“He was such a polyglot expert in so many fields,” Wiegand said. “My challenge is in understanding birds, which is what I’ll need when I’m in Kenmare. But I have some information and I’ve listened to many of the bird calls at Cornell University.”

But Roosevelt did a lot more than establish the national park service and game preserves, according to Wiegand. He was a strong proponent of preservation and improvements of our national resources.

As an example, Wiegand said Roosevelt helped establish royalties for those who irrigated their properties. In turn, the royalties were used to improve irrigation efficiency in the United States.

“It’s an interesting lens to look through,” Wiegand said of Roosevelt. “It’s all part of history and the life of this great man.”

There’s no doubt Roosevelt led an interesting life and Wiegand keeps that history alive with his portrayal of the 26th president.

From his cowboy days in Dakota Territory, to the war, to becoming president when William McKinley was assassinated in 1901, to forming his own political party in 1912 to his weekly newspaper column in the Kansas City Star, he always had an electrifying personality.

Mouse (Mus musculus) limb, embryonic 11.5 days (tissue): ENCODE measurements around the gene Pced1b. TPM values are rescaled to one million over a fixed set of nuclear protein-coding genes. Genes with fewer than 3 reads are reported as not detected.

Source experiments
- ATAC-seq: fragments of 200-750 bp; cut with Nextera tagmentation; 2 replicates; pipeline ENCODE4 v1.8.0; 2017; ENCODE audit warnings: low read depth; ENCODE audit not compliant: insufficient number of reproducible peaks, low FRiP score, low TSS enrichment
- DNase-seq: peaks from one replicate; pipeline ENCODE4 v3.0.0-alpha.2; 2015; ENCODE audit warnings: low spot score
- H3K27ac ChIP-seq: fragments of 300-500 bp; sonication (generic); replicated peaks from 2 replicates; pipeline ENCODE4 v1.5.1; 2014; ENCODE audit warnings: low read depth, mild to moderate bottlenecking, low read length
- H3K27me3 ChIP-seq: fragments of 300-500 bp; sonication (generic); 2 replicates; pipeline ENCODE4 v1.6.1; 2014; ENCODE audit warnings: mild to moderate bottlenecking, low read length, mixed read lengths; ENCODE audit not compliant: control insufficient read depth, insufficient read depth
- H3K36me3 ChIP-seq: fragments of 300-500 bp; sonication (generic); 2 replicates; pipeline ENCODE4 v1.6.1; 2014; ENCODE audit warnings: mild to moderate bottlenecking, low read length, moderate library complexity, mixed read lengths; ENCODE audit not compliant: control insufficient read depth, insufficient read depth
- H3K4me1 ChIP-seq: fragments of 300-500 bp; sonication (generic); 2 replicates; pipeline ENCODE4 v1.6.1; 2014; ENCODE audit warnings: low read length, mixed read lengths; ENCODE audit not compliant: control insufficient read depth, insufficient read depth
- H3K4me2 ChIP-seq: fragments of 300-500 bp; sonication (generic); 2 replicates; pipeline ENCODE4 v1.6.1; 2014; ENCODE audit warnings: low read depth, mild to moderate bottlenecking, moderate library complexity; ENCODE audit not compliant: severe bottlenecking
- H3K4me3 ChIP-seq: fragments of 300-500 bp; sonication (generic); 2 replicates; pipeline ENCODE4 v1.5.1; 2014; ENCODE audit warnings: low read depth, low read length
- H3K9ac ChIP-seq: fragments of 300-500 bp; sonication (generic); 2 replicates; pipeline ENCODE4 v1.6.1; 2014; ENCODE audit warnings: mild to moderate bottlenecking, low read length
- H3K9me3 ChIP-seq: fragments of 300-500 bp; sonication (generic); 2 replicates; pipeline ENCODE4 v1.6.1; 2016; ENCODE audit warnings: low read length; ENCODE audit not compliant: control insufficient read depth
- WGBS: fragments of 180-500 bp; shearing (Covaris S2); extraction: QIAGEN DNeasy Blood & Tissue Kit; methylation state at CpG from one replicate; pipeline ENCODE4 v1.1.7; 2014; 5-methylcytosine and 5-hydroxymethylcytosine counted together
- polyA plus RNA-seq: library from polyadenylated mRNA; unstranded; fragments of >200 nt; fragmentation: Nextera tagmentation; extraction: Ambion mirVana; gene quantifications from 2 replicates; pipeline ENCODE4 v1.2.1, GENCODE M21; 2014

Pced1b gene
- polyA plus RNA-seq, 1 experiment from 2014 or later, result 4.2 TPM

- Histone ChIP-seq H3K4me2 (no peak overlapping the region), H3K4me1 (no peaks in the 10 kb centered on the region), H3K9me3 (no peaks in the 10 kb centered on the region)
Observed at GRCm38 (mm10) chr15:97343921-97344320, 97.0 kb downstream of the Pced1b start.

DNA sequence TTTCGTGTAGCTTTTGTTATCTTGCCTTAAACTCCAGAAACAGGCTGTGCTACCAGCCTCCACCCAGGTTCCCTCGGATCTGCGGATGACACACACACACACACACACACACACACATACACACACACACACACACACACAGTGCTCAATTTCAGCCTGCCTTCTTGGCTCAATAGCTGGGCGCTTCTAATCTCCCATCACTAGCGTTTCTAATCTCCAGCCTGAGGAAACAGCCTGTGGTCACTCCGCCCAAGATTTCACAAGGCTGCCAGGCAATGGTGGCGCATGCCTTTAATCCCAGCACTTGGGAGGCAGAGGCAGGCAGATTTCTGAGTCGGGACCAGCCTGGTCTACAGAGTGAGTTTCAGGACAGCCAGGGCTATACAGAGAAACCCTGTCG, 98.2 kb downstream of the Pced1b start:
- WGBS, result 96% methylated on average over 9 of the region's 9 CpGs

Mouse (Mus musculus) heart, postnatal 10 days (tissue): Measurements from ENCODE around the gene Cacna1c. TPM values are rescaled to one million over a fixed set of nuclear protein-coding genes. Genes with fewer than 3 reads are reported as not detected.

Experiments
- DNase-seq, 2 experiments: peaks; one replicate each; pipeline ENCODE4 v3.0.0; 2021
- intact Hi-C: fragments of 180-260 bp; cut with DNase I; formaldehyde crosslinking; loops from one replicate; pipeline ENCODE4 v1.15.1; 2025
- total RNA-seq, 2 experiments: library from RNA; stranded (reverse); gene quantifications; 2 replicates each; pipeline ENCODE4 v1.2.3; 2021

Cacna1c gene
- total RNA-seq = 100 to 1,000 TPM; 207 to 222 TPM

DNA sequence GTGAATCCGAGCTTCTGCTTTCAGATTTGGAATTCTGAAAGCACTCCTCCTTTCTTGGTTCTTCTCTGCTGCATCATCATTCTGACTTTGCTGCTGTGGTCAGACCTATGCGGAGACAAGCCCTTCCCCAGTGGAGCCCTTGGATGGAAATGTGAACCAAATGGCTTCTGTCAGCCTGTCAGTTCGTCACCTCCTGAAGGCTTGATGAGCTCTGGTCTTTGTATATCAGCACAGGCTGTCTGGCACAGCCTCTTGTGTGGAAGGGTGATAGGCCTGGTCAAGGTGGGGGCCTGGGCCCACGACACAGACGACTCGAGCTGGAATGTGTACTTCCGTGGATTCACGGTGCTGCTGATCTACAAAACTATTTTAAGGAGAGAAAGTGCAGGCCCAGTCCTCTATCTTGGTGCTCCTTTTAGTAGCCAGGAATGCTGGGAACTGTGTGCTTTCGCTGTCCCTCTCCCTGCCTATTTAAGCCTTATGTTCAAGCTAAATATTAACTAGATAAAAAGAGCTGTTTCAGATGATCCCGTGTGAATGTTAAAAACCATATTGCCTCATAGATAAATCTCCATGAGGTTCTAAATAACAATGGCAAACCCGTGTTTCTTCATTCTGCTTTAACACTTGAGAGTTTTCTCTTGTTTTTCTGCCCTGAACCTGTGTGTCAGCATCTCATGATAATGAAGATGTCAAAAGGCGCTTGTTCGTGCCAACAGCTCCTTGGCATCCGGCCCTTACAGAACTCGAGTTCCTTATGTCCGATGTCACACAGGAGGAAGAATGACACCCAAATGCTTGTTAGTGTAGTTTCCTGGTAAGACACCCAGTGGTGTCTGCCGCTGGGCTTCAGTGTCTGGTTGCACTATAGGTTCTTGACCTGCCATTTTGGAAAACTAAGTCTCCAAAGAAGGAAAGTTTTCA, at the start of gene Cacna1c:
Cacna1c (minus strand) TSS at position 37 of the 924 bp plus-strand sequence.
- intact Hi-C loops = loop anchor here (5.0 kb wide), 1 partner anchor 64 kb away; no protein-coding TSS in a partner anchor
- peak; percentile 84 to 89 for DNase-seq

Wiegand, who is a political science major, got his start in Illinois state politics. He managed gubernatorial and presidential campaigns during the height of his political career.

His live performances are often featured at hundreds of historic places associated with Roosevelt’s life and legacy including Roosevelt’s childhood home as well as Washington, D.C.

Today Wiegand performs in all 50 states and internationally. He has been featured on TV and in film and is featured every summer in Medora.

He says the highlight of his TR career has been a performance at the White House for President George W. Bush and his wife Laura on the anniversary of Roosevelt’s 150th birthday in 2008.

“I’m looking forward to working with the staff at Des Lacs (National Wildlife Refuge),” he said. “We think Roosevelt is remembered for the national parks, but the refuges and bird sanctuaries were a large part of what he did.”